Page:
Working in heyday of the reel cinema
Life and time of a former projectionist in Laindon
The projectors in modern cinemas like the Basildon Empire or the Southend Odeon are computers in everything but name. Projectionists need IT skills rather than muscles to do their job. It was different in Michael Marchant’s time.
After he walked out of the projectionist’s booth for the last time in 1969, he earned his living operating heavy-duty equipment for Basildon Council.
Wrestling with the monstrous old-time projectors had prepared him well for the job.
Michael may well be the last surviving professional in south Essex who worked in the days when cinemas had just one screen, and when small town high streets in Laindon, Billericay, Wickford, Pitsea and Rayleigh boasted their own, albeit fading, picture houses.
In his day, the likes of John Wayne, Audrey Hepburn and Peter Sellers still ruled the Box Office and the Carry On films were still carrying on.
Far fewer people had cars then. What they did have were cinemas within walking distance of home.
Michael was a rarity in his time, a young man who wanted to join the projectionist’s trade.
“It didn’t give you much chance for a social life and it could be a lonely old business, shut up in that booth for hours on end,” Michael remembers. But it was the life he had chosen and for a while at least, the life he loved.
Michael was born and raised in Laindon, where he still lives. The older male Marchants delivered coal, although Michael had set his heart on show business. “But that would have meant living away from home,” he says. “Mum didn’t want me to travel. That’s why I went into cinemas. It was my way into showbiz.”
His first break didn’t prove hard to come by. As soon as he left school, in 1956, Michael went and knocked on the door of the Radion. “I said I wanted a job. They said, ‘What, as an usherette?’ I said no, I wanted to work there, up in the projection booth.” The manager, Mr Hay, could hardly believe his luck. The cinema was desperate for projectionists. “If the duty projectionist got ill, they simply had to close the cinema,” recalls Michael.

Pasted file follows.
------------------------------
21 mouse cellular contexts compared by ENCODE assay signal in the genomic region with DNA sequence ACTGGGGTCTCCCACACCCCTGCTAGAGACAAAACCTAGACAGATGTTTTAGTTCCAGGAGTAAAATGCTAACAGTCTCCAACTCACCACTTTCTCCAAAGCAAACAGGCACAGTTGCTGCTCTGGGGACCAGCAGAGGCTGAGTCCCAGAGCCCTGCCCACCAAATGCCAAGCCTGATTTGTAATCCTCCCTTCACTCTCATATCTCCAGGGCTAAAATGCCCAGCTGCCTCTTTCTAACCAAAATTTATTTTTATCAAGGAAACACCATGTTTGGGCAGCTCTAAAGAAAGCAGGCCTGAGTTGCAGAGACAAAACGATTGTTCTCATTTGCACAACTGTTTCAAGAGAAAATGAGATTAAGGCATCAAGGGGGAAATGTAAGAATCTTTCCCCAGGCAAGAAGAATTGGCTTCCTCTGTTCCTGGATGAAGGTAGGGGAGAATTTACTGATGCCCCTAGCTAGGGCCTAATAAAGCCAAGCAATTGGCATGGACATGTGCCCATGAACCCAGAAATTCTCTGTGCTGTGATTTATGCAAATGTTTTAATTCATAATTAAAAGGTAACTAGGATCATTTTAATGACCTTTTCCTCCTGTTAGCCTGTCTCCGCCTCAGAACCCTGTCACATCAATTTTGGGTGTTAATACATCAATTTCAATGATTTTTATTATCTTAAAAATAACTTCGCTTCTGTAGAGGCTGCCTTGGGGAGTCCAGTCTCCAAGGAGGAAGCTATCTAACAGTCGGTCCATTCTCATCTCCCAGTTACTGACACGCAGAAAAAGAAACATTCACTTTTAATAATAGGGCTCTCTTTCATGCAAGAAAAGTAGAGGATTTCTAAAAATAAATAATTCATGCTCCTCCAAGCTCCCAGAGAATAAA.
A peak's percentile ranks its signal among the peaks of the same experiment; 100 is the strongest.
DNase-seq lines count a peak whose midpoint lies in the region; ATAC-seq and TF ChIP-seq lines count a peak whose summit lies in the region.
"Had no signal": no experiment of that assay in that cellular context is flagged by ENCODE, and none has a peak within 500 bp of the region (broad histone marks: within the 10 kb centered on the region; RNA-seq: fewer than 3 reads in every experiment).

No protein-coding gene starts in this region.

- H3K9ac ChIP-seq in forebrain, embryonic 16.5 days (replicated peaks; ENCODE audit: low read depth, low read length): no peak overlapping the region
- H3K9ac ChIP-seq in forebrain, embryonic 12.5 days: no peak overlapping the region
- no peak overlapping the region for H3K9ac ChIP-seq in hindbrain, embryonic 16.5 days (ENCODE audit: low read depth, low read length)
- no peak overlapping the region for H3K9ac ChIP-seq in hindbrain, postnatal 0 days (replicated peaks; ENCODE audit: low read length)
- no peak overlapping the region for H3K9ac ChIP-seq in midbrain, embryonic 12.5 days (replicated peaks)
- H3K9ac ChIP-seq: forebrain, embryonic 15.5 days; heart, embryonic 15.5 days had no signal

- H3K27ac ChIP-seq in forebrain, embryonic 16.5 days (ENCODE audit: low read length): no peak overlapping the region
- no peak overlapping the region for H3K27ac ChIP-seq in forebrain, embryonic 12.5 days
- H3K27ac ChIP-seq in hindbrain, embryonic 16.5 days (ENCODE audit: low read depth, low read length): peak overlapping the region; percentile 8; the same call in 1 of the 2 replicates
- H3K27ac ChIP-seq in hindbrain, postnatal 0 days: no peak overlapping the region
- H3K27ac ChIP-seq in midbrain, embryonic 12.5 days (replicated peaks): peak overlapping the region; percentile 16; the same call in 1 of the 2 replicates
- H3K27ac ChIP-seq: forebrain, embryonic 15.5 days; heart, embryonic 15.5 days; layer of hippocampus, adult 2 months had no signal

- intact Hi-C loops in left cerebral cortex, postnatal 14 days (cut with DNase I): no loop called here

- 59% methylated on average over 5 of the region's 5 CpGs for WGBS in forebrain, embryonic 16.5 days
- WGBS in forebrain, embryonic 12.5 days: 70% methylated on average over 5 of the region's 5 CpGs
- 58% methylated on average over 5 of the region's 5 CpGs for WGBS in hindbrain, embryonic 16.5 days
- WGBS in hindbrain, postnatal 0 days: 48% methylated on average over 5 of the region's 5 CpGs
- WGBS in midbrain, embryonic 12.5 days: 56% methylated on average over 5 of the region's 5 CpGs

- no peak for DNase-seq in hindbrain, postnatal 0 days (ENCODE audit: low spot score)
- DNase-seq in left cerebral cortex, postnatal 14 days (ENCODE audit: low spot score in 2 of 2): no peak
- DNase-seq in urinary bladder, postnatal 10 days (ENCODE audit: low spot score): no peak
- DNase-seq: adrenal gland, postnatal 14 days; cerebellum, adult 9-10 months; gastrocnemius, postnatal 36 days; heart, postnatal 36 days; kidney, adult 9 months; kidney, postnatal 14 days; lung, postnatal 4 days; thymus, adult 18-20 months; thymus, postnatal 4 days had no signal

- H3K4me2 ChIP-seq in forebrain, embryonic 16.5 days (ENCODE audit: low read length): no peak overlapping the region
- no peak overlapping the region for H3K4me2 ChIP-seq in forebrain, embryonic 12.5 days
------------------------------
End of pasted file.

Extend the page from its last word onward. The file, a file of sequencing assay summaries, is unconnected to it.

Michael joined the cinema on January 2 1957. The film showing was the American war movie Away All Boats, starring Jeff Chandler.
Michael took to the trade with no problem. “I picked it up pretty quickly,” he says. “I must have been all right because pretty soon they were letting me do the job on my own.”
The pay was £5 a week, for a six-day week. (The projectionist’s main duty involved changing reels every 20 minutes or so, a job that demanded split-second timing.
This meant being on the lookout for the on-screen cue. He also had I to keep a watching eye on the screen for much of the rest of the time, to ensure focusing and framing were right. “I saw the films over and over again, which I didn’ t really mind. But by the end of the week I was pretty glad of a change,” Michael says. He was also responsible for spooling the films, putting together the trailer and advertisement reels, and overseeing the changeover when new films arrived over the weekend.
If the film severed, it was spliced together – with nail varnish. “It did a very good, very reliable job,” Michael says.
Eventually, Michael fell victim to the projectionist’s occupational disease. “I got depressed,” he says. The shadows of the great movie stars on the screen were no replacement for human company. “I’d leave at night, walk home in the rain, and every one would be in bed. There wasn’t any social life within the cinema. No Christmas party.
“It got to me. So I decided I’d better get married, that would do the trick,” he says. He met his wife, Pauleen, a Wickford girl, on his first blind date. Ironically, their meeting point was outside the old cinema in Wickford.
While some films, notably the Carry On series, were still able to attract a big crowd, audiences were steadily dwindling. This was the era before the age of multiplexes and Pirates of the Caribbean style blockbusters. TV was king. “Sometimes we only had ten people in the cinema,” Michael says. “You felt like just going home. But the show must go on.”
Apart from films, the Radion also did unintended good work as a sort of drop-in centre. “There was one poor old woman, she just didn’t know the time of day,” Michael says. The kindly staff at the Radion would let her come in and watch the films for free. “It was better than her wandering the streets, poor thing,” Michael says. “We used to make her a cup of tea.”
In 1964, Michael gave up full-time work at the cinema, though he continued to help out on occasions. “I didn’t want to leave them in the lurch,” he says.
Then in 1969 the Radion’s owner, former Basildon Council chairman Bert Phelps JP, announced its closure, almost overnight. “It was sad people lost their jobs, but it was really no surprise,” Michael says. “It was obviously losing money. I think Mr Phelps had kept it going as long as he did just out of habit”
The last film run by Michael was Zulu. “I still like that film,” he says. “I watch it every now and then – on DVD of course.”
Michael spent the rest of his working life digging and maintaining roads for Basildon Council.
“I used to get a bit depressed there, sometimes, as well,” he says. “So to cheer myself up, I started to wear an Aussie hat.” The hat attracted a good deal of attention. Some passers-by even asked to photograph him. He might have been sitting in a JCB rather than a projection booth, but Michael Marchant hadn’t said good-bye to showbiz completely.